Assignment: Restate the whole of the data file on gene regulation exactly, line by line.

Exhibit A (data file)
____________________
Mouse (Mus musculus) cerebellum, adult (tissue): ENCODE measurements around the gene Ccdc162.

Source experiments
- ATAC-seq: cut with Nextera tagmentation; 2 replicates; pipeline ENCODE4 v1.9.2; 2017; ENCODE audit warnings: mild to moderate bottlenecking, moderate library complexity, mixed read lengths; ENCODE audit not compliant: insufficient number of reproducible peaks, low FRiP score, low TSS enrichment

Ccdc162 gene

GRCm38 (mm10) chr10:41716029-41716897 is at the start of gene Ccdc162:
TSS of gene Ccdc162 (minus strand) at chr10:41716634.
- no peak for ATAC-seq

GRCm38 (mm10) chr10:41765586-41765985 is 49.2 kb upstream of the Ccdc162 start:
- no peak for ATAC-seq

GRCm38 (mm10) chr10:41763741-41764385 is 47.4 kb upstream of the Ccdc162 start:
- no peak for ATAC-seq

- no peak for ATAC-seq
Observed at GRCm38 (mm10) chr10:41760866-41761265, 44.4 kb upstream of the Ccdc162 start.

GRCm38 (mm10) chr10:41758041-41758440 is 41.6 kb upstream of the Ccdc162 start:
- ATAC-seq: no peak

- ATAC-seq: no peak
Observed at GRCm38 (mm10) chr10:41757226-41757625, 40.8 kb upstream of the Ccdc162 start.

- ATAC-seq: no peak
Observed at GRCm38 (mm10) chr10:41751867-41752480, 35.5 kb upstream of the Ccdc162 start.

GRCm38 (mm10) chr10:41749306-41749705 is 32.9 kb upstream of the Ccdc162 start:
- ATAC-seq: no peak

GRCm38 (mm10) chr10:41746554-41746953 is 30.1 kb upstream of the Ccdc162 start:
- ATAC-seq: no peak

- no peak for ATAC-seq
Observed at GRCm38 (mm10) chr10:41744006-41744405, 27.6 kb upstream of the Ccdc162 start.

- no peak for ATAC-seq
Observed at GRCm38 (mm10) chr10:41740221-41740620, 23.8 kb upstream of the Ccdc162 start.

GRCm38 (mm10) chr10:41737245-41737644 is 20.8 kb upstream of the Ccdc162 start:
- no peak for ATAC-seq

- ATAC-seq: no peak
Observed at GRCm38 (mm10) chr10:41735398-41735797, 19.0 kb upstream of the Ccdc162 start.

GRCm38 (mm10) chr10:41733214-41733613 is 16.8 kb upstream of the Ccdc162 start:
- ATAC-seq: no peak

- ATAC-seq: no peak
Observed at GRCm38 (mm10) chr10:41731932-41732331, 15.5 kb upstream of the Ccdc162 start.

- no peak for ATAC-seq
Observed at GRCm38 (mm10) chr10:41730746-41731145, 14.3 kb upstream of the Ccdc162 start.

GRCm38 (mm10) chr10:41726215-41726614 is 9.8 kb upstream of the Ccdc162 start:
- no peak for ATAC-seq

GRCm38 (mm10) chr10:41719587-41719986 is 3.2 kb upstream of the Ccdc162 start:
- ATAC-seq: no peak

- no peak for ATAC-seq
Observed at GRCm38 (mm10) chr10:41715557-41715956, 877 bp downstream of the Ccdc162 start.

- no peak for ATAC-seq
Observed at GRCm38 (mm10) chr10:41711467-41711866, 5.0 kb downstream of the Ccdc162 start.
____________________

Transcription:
Mouse (Mus musculus) cerebellum, adult (tissue): ENCODE measurements around the gene Ccdc162.

Source experiments
- ATAC-seq: cut with Nextera tagmentation; 2 replicates; pipeline ENCODE4 v1.9.2; 2017; ENCODE audit warnings: mild to moderate bottlenecking, moderate library complexity, mixed read lengths; ENCODE audit not compliant: insufficient number of reproducible peaks, low FRiP score, low TSS enrichment

Ccdc162 gene

GRCm38 (mm10) chr10:41716029-41716897 is at the start of gene Ccdc162:
TSS of gene Ccdc162 (minus strand) at chr10:41716634.
- no peak for ATAC-seq

GRCm38 (mm10) chr10:41765586-41765985 is 49.2 kb upstream of the Ccdc162 start:
- no peak for ATAC-seq

GRCm38 (mm10) chr10:41763741-41764385 is 47.4 kb upstream of the Ccdc162 start:
- no peak for ATAC-seq

- no peak for ATAC-seq
Observed at GRCm38 (mm10) chr10:41760866-41761265, 44.4 kb upstream of the Ccdc162 start.

GRCm38 (mm10) chr10:41758041-41758440 is 41.6 kb upstream of the Ccdc162 start:
- ATAC-seq: no peak

- ATAC-seq: no peak
Observed at GRCm38 (mm10) chr10:41757226-41757625, 40.8 kb upstream of the Ccdc162 start.

- ATAC-seq: no peak
Observed at GRCm38 (mm10) chr10:41751867-41752480, 35.5 kb upstream of the Ccdc162 start.

GRCm38 (mm10) chr10:41749306-41749705 is 32.9 kb upstream of the Ccdc162 start:
- ATAC-seq: no peak

GRCm38 (mm10) chr10:41746554-41746953 is 30.1 kb upstream of the Ccdc162 start:
- ATAC-seq: no peak

- no peak for ATAC-seq
Observed at GRCm38 (mm10) chr10:41744006-41744405, 27.6 kb upstream of the Ccdc162 start.

- no peak for ATAC-seq
Observed at GRCm38 (mm10) chr10:41740221-41740620, 23.8 kb upstream of the Ccdc162 start.

GRCm38 (mm10) chr10:41737245-41737644 is 20.8 kb upstream of the Ccdc162 start:
- no peak for ATAC-seq

- ATAC-seq: no peak
Observed at GRCm38 (mm10) chr10:41735398-41735797, 19.0 kb upstream of the Ccdc162 start.

GRCm38 (mm10) chr10:41733214-41733613 is 16.8 kb upstream of the Ccdc162 start:
- ATAC-seq: no peak

- ATAC-seq: no peak
Observed at GRCm38 (mm10) chr10:41731932-41732331, 15.5 kb upstream of the Ccdc162 start.

- no peak for ATAC-seq
Observed at GRCm38 (mm10) chr10:41730746-41731145, 14.3 kb upstream of the Ccdc162 start.

GRCm38 (mm10) chr10:41726215-41726614 is 9.8 kb upstream of the Ccdc162 start:
- no peak for ATAC-seq

GRCm38 (mm10) chr10:41719587-41719986 is 3.2 kb upstream of the Ccdc162 start:
- ATAC-seq: no peak

- no peak for ATAC-seq
Observed at GRCm38 (mm10) chr10:41715557-41715956, 877 bp downstream of the Ccdc162 start.

- no peak for ATAC-seq
Observed at GRCm38 (mm10) chr10:41711467-41711866, 5.0 kb downstream of the Ccdc162 start.